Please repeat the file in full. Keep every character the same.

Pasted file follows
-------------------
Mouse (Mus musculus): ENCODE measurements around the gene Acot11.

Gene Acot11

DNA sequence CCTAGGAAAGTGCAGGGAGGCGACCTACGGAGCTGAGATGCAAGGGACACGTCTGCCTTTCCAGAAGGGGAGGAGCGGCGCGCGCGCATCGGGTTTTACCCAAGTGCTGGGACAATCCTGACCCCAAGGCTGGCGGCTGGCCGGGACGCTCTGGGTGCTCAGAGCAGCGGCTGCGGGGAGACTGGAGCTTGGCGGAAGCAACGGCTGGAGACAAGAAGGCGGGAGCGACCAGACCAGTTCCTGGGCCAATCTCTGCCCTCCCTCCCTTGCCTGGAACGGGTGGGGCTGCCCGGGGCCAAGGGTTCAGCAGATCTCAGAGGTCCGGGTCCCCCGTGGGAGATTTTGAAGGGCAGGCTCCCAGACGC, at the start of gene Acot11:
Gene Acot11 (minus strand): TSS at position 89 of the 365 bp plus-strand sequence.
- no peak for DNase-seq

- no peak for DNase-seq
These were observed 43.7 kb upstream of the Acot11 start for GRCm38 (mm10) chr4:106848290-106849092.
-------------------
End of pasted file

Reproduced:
Mouse (Mus musculus): ENCODE measurements around the gene Acot11.

Gene Acot11

DNA sequence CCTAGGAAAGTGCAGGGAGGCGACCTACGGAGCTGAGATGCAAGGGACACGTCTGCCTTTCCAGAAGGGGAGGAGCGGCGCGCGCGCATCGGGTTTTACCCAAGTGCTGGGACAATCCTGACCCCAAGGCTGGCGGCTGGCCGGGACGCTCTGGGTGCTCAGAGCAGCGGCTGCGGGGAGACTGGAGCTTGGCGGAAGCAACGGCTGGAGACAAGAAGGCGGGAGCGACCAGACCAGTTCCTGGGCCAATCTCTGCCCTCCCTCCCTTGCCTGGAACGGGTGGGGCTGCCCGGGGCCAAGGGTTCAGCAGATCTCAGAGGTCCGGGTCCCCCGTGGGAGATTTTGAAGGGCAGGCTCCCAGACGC, at the start of gene Acot11:
Gene Acot11 (minus strand): TSS at position 89 of the 365 bp plus-strand sequence.
- no peak for DNase-seq

- no peak for DNase-seq
These were observed 43.7 kb upstream of the Acot11 start for GRCm38 (mm10) chr4:106848290-106849092.